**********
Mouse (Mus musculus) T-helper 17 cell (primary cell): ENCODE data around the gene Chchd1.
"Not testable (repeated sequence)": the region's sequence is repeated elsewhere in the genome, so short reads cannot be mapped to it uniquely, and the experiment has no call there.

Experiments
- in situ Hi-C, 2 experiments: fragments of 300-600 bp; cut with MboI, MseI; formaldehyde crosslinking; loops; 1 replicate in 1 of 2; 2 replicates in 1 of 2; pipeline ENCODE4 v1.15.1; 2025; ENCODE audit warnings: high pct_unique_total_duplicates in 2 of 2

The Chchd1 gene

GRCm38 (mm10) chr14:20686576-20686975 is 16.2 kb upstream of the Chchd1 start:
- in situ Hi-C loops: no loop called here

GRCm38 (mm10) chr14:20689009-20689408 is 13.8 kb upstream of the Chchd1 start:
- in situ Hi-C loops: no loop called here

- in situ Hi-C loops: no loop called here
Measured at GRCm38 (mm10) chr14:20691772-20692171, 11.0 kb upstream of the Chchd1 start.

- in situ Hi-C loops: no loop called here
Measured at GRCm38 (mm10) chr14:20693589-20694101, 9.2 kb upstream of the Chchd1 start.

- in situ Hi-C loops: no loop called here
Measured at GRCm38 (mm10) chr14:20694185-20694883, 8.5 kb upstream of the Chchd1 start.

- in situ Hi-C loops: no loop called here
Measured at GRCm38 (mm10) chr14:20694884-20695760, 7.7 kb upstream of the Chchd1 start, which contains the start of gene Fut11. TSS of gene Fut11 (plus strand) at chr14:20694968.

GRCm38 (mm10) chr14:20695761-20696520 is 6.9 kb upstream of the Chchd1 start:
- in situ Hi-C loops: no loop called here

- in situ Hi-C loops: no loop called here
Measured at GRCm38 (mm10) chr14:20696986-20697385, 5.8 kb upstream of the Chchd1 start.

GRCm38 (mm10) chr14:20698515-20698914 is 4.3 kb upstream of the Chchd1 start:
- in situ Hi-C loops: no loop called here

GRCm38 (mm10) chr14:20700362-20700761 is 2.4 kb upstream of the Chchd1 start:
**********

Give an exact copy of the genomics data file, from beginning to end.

Mouse (Mus musculus) T-helper 17 cell (primary cell): ENCODE data around the gene Chchd1.
"Not testable (repeated sequence)": the region's sequence is repeated elsewhere in the genome, so short reads cannot be mapped to it uniquely, and the experiment has no call there.

Experiments
- in situ Hi-C, 2 experiments: fragments of 300-600 bp; cut with MboI, MseI; formaldehyde crosslinking; loops; 1 replicate in 1 of 2; 2 replicates in 1 of 2; pipeline ENCODE4 v1.15.1; 2025; ENCODE audit warnings: high pct_unique_total_duplicates in 2 of 2

The Chchd1 gene

GRCm38 (mm10) chr14:20686576-20686975 is 16.2 kb upstream of the Chchd1 start:
- in situ Hi-C loops: no loop called here

GRCm38 (mm10) chr14:20689009-20689408 is 13.8 kb upstream of the Chchd1 start:
- in situ Hi-C loops: no loop called here

- in situ Hi-C loops: no loop called here
Measured at GRCm38 (mm10) chr14:20691772-20692171, 11.0 kb upstream of the Chchd1 start.

- in situ Hi-C loops: no loop called here
Measured at GRCm38 (mm10) chr14:20693589-20694101, 9.2 kb upstream of the Chchd1 start.

- in situ Hi-C loops: no loop called here
Measured at GRCm38 (mm10) chr14:20694185-20694883, 8.5 kb upstream of the Chchd1 start.

- in situ Hi-C loops: no loop called here
Measured at GRCm38 (mm10) chr14:20694884-20695760, 7.7 kb upstream of the Chchd1 start, which contains the start of gene Fut11. TSS of gene Fut11 (plus strand) at chr14:20694968.

GRCm38 (mm10) chr14:20695761-20696520 is 6.9 kb upstream of the Chchd1 start:
- in situ Hi-C loops: no loop called here

- in situ Hi-C loops: no loop called here
Measured at GRCm38 (mm10) chr14:20696986-20697385, 5.8 kb upstream of the Chchd1 start.

GRCm38 (mm10) chr14:20698515-20698914 is 4.3 kb upstream of the Chchd1 start:
- in situ Hi-C loops: no loop called here

GRCm38 (mm10) chr14:20700362-20700761 is 2.4 kb upstream of the Chchd1 start: